Here's some professional journalism advice: Don't oversell your stories with flashy and misleading headlines.

As a country, North Korea is a wreck. Its people are starving to death, and it hasn't the money, resources or infrastructure to keep the lights on at night. This isn't a metaphor. The country literally goes dark at nighttime.

By any normal measurement, North Korea is a failed hellscape of authoritarian rule. doesn't see it that way. That is, one of its headline writers doesn't seem to think so.

"Turns out North Korea's economy is actually doing pretty well," read a headline Tuesday.

This ought to be good.

"Resolute in its commitment to communism and plagued by sanctions, North Korea has one of the most isolated economies in the world. And yet its economy is showing signs of expanding — potentially at a pretty decent pace," reads the story's opening paragraph.

The author then adds this part just four paragraphs into the story, "None of this is to say that the quality of life in North Korea for many is anything other than nightmarish. Food shortages are rampant, and the economy is far from self-sufficient: About 70 percent of the population relies on food aid, and 40 percent of the country is malnourished."

Well, yes.

The main problem with the article is that the headline is some obviously misleading clickbait. As a brief reminder, headlines are rarely written by reporters. That duty normally falls to editors.

The story itself is not that ridiculous, and it is mostly a retread of an article published this weekend by the New York Times wherein the paper reported North Korea's economy is "showing surprising signs of life."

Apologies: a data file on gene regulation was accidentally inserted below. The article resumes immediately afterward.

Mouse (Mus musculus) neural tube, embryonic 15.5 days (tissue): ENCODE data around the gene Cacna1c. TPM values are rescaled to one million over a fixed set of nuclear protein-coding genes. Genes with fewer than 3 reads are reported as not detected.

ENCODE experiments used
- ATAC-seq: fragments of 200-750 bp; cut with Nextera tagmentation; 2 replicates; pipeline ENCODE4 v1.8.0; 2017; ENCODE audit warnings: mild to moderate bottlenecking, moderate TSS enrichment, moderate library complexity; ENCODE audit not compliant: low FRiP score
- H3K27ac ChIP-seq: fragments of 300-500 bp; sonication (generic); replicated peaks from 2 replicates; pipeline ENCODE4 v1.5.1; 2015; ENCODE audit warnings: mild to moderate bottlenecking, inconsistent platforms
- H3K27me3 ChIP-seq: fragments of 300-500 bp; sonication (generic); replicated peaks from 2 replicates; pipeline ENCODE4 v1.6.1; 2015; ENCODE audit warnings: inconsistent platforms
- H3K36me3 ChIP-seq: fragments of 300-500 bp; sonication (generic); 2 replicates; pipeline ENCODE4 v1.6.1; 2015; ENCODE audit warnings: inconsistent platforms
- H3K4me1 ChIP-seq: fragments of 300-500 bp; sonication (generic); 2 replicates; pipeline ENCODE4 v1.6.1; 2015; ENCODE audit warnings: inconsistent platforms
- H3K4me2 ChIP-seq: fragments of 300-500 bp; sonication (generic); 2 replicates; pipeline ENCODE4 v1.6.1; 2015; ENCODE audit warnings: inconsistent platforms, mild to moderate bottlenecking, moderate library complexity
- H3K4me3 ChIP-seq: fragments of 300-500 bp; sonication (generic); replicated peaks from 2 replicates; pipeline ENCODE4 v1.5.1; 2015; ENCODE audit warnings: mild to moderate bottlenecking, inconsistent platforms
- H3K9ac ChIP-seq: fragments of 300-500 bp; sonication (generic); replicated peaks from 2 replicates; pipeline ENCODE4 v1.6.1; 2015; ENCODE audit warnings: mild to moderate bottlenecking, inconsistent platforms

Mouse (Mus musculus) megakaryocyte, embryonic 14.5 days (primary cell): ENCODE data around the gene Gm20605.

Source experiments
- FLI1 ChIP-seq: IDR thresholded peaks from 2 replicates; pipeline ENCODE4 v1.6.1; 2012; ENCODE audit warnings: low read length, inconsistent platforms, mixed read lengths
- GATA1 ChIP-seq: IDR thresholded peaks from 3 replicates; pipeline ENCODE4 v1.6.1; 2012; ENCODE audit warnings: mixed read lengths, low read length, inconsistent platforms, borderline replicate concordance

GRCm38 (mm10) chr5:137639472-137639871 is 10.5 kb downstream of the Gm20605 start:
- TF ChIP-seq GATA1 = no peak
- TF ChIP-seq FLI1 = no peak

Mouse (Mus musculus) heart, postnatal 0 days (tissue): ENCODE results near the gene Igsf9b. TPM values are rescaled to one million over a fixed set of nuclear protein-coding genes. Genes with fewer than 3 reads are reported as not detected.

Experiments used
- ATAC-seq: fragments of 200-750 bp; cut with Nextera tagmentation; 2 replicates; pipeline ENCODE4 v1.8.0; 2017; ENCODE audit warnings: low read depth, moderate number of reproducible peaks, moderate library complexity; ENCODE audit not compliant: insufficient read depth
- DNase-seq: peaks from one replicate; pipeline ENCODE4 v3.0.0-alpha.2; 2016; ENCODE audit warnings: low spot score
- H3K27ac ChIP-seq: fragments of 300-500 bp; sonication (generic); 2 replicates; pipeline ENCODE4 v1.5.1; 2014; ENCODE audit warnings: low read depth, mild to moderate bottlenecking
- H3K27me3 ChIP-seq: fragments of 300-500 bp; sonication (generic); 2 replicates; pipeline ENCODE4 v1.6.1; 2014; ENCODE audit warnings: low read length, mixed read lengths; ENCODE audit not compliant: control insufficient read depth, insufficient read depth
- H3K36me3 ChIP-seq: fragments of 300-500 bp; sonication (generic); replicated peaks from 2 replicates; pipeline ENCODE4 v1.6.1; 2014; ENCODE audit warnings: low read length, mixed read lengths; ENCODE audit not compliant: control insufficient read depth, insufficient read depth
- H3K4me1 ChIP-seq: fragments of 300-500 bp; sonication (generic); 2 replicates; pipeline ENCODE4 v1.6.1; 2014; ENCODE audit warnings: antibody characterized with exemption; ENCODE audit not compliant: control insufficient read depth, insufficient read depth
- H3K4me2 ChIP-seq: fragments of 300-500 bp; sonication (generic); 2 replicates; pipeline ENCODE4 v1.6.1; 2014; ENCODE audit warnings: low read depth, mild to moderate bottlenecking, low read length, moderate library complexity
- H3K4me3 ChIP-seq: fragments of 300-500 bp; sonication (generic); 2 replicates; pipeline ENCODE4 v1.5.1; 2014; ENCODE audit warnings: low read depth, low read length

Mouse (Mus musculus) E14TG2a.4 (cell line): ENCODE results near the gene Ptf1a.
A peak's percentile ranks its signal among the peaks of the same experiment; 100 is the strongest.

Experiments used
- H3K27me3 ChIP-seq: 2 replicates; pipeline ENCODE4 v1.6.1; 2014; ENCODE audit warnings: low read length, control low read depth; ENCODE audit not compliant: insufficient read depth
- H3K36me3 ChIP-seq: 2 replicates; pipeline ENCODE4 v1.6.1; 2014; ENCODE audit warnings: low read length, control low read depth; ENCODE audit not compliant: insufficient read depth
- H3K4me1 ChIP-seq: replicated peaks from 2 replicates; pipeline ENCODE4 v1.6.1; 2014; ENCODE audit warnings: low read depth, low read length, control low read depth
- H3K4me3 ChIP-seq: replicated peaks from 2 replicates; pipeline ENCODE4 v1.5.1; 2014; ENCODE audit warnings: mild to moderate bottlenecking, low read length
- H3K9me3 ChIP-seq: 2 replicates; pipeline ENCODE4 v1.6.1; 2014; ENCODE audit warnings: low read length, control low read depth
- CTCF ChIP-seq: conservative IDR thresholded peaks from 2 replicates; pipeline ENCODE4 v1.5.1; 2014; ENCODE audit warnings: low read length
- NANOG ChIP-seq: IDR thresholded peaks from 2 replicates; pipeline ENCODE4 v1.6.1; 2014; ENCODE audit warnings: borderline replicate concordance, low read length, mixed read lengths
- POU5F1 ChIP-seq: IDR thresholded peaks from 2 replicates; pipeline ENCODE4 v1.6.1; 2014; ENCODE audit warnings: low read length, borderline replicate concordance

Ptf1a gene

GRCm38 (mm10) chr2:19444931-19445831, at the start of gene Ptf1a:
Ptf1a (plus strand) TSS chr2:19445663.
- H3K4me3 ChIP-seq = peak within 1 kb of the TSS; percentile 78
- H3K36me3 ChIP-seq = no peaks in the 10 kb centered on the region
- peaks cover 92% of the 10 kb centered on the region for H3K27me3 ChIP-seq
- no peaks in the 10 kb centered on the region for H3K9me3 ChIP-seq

Unlike, the Times had the good sense to not oversell its story.

"Scores of marketplaces have opened in cities across the country since the North Korean leader, Kim Jong-un, took power five years ago. A growing class of merchants and entrepreneurs is thriving under the protection of ruling party officials. Pyongyang, the capital, has seen a construction boom, and there are now enough cars on its once-empty streets for some residents to make a living washing them," the paper reported.

The Times added, "Reliable economic data is scarce. But recent defectors, regular visitors and economists who study the country say nascent market forces are beginning to reshape North Korea — a development that complicates efforts to curb Mr. Kim's nuclear ambitions."

This is all true and accurate. It's also not quite the same as saying North Korea's "economy is actually doing pretty well." Perhaps someone should have a longer conversation with a certain editor about what constitutes "pretty well." eventually updated the inaccurate headline Tuesday morning with something a bit more measured: